He also wants to make singing the national anthem compulsory in all schools. 

Márcio França (PSB) is the 57-year-old former governor of São Paulo. He wants to provide interest-free loans for small businesses, create new jobs for the unemployed that would pay them 600R$/month for maintenance and gardening work. Establish a new program called “Domingo legal” providing free public transportation on Sundays so that extended families can enjoy the city. He wants to increase the number of public restrooms in the city. He plans to fund this project through advertising on busses through newly installed televisions. 

Marina Helou (Rede Sustentabilidade) is a 33-year-old congresswoman and millionaire focused on equal rights. One of her proposals is to distribute free pads and tampons for women in São Paulo. She hopes to provide aid for mothers of young children, and to create public luggage racks for people on the streets.

Orlando Silva (PCdoB) is a 49-year-old congressman and former Secretary of Sports. His aim is to combat racism by closing down discriminatory establishments across the city, provide free transportation for the unemployed, jobs for ex-cons, and increase the investigative power of the police. He promotes the use of abandoned buildings to house the homeless and microcredit for small businesses on the outskirts of the city.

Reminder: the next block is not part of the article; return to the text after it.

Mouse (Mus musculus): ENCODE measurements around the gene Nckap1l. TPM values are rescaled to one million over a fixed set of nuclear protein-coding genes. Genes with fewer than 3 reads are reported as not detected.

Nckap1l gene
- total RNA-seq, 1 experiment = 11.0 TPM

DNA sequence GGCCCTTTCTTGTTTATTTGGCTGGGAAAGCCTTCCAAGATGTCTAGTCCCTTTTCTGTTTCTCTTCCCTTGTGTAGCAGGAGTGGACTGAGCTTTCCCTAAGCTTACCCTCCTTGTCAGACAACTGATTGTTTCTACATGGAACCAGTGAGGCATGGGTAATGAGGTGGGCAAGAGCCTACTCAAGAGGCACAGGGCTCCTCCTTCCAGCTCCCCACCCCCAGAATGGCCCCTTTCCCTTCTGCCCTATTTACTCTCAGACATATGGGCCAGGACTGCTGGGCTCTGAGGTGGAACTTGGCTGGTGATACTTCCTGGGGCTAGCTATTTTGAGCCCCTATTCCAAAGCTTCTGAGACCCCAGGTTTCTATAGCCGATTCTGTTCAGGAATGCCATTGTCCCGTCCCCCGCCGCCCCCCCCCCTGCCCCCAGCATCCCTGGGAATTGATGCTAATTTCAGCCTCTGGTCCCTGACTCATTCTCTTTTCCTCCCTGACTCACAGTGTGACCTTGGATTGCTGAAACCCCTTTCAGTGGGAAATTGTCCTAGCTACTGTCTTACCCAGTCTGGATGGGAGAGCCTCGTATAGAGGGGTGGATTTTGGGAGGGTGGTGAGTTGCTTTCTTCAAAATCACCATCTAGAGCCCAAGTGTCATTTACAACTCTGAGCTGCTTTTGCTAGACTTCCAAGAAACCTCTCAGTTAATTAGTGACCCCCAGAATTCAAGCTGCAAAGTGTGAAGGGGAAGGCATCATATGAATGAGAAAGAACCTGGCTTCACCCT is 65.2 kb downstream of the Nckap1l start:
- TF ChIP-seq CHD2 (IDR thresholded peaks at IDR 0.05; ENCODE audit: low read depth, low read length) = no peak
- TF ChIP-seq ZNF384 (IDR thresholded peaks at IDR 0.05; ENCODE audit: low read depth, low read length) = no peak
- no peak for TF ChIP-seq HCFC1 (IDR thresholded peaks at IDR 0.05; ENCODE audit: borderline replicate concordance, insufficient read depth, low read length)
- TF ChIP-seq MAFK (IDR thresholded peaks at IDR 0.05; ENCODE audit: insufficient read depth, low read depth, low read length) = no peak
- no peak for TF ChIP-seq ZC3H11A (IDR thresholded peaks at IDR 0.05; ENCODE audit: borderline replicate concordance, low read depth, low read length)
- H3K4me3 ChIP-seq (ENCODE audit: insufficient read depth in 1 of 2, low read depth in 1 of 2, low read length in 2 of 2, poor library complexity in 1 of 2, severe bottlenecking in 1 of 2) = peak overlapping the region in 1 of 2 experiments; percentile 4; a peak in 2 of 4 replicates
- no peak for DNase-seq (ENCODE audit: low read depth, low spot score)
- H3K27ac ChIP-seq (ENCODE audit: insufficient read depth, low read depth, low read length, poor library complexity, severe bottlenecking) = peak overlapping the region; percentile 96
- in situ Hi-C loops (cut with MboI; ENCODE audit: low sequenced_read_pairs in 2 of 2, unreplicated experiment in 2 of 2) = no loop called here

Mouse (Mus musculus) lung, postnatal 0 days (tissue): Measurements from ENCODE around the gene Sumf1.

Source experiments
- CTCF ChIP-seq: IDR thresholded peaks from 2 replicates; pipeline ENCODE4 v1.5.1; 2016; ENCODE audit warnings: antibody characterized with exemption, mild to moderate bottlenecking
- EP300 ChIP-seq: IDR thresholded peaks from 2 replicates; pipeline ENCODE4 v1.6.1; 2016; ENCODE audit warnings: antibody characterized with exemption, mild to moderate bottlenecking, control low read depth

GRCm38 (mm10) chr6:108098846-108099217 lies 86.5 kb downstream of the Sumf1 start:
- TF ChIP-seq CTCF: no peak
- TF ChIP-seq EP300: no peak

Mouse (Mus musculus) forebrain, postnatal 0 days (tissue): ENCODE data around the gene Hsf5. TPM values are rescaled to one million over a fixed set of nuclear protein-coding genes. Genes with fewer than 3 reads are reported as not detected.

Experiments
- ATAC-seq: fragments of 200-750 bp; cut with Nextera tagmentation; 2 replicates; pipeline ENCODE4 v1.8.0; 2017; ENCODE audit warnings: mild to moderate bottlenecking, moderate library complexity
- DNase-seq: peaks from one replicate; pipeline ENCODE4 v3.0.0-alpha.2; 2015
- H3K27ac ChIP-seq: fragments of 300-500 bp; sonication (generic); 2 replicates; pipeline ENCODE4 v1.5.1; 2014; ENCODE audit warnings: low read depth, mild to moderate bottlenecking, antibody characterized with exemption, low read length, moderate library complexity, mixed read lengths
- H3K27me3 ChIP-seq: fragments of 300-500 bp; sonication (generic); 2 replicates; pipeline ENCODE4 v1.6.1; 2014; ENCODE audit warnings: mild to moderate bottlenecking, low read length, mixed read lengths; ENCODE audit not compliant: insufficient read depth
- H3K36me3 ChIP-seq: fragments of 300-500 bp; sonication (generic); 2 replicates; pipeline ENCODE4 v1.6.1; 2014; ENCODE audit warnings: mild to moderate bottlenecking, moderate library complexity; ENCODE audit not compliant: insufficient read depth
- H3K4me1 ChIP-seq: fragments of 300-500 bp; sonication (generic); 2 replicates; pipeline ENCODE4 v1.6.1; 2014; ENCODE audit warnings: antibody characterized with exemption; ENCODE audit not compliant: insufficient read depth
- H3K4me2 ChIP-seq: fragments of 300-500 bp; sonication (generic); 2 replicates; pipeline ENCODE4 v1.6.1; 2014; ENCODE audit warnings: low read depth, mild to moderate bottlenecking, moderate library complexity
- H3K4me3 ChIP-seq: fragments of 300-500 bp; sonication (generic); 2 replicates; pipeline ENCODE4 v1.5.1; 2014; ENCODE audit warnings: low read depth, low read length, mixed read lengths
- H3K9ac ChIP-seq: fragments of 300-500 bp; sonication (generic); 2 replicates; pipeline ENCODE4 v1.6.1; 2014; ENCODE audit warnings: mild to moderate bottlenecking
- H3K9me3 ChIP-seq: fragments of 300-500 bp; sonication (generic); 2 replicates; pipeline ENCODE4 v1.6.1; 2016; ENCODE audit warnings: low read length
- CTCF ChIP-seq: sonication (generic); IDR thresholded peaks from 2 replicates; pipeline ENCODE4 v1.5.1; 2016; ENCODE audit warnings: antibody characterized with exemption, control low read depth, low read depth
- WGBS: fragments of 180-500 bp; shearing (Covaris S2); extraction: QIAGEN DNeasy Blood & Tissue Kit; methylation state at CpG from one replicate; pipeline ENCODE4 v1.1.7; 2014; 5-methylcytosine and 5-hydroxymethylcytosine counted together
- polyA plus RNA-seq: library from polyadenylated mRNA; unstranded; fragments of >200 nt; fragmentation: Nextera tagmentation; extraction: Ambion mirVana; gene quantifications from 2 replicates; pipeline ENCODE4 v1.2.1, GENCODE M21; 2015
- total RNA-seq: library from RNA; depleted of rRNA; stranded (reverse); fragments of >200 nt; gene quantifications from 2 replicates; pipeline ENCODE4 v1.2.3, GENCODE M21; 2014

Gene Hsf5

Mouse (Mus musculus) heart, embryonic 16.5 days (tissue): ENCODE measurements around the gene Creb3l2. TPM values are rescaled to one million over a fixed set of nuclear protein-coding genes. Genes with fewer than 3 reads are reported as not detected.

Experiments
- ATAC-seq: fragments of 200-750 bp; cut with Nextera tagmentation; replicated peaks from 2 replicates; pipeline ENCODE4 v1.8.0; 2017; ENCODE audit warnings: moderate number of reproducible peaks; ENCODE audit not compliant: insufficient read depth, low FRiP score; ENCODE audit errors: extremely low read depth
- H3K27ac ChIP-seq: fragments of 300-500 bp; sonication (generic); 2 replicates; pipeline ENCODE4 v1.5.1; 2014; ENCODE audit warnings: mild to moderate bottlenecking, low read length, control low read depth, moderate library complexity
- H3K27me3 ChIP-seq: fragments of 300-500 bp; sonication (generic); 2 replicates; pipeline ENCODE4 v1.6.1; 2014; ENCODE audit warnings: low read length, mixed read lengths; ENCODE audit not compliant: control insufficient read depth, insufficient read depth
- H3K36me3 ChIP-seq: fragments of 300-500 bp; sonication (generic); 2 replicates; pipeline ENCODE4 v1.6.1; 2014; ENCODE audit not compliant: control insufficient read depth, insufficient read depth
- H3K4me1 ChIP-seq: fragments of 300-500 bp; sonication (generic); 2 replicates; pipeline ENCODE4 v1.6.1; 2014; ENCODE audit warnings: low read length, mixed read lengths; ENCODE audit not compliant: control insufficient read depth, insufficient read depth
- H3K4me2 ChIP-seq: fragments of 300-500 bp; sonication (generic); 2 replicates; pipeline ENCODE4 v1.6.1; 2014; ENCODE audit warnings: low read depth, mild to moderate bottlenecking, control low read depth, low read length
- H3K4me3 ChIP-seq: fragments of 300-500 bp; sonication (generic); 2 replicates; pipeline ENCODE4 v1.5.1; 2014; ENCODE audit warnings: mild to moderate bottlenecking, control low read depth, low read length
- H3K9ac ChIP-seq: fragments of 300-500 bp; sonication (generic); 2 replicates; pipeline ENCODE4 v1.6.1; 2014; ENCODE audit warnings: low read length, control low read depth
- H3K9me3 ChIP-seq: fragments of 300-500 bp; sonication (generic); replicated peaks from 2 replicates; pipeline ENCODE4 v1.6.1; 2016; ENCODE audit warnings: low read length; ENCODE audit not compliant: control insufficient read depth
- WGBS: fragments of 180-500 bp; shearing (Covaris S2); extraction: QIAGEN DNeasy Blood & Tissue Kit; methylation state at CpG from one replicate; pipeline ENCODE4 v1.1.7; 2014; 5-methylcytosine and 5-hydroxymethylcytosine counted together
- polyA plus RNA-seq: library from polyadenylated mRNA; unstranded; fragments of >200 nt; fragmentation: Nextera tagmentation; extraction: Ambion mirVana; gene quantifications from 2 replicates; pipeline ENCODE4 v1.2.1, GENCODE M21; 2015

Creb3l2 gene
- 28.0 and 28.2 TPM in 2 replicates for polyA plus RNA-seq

Vera Lúcia (PSTU) a 53-year-old sociologist who wants to reduce required working hours for municipal workers and employees of companies with municipal contracts to 30 hours/week without a reduction in salary legalize drugs to put an end to trafficking (although this is outside the mayor’s purview) wants to create public laundromats in São Paulo, sever relations with Israel, and strengthen support services for legal abortion clinics, and increase the reach of restaurants in SP that serve 1R$ meals. 


Use your vote wisely. Whichever candidate you decide to vote for, make sure you do more detailed research into their policies and values to confirm that they coincide with your own. Tomorrow when you take to the polls, do not go in blind, and be safe.



Agencia Brasil

CNN Brasil